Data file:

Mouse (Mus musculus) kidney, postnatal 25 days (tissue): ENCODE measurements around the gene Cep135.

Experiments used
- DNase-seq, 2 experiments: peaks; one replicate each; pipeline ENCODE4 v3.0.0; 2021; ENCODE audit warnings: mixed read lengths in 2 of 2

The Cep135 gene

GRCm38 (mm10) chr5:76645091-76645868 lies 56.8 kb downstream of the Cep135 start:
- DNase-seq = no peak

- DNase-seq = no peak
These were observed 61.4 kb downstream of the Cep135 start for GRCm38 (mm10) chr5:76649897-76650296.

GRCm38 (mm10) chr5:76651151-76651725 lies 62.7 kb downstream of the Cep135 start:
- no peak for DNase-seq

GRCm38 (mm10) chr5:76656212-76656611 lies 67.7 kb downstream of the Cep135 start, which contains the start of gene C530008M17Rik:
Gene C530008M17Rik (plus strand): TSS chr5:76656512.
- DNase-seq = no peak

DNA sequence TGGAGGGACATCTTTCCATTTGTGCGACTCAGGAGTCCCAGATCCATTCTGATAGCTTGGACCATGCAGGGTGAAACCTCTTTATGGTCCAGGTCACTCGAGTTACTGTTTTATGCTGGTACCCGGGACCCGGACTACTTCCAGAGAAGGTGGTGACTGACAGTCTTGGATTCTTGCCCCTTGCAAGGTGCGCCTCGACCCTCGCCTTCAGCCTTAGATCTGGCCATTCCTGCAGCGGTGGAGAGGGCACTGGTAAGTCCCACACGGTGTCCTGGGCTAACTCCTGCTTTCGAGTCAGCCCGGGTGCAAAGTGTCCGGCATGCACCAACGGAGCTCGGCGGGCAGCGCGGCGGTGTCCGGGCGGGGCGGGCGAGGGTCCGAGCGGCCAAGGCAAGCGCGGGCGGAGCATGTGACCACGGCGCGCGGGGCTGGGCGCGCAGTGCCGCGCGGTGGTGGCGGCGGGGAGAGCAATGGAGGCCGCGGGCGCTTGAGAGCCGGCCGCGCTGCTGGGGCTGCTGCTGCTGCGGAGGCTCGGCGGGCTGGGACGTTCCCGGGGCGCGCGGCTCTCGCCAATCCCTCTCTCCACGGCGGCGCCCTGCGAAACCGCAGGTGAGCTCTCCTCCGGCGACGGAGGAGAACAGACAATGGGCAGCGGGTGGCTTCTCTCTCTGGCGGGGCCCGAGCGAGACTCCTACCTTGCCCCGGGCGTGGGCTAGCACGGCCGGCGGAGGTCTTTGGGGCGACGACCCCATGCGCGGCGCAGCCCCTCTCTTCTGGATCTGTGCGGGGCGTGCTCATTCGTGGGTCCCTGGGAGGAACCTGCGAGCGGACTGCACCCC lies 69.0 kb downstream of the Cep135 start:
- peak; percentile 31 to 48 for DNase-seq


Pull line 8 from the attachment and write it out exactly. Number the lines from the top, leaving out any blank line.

These were observed 61.4 kb downstream of the Cep135 start for GRCm38 (mm10) chr5:76649897-76650296.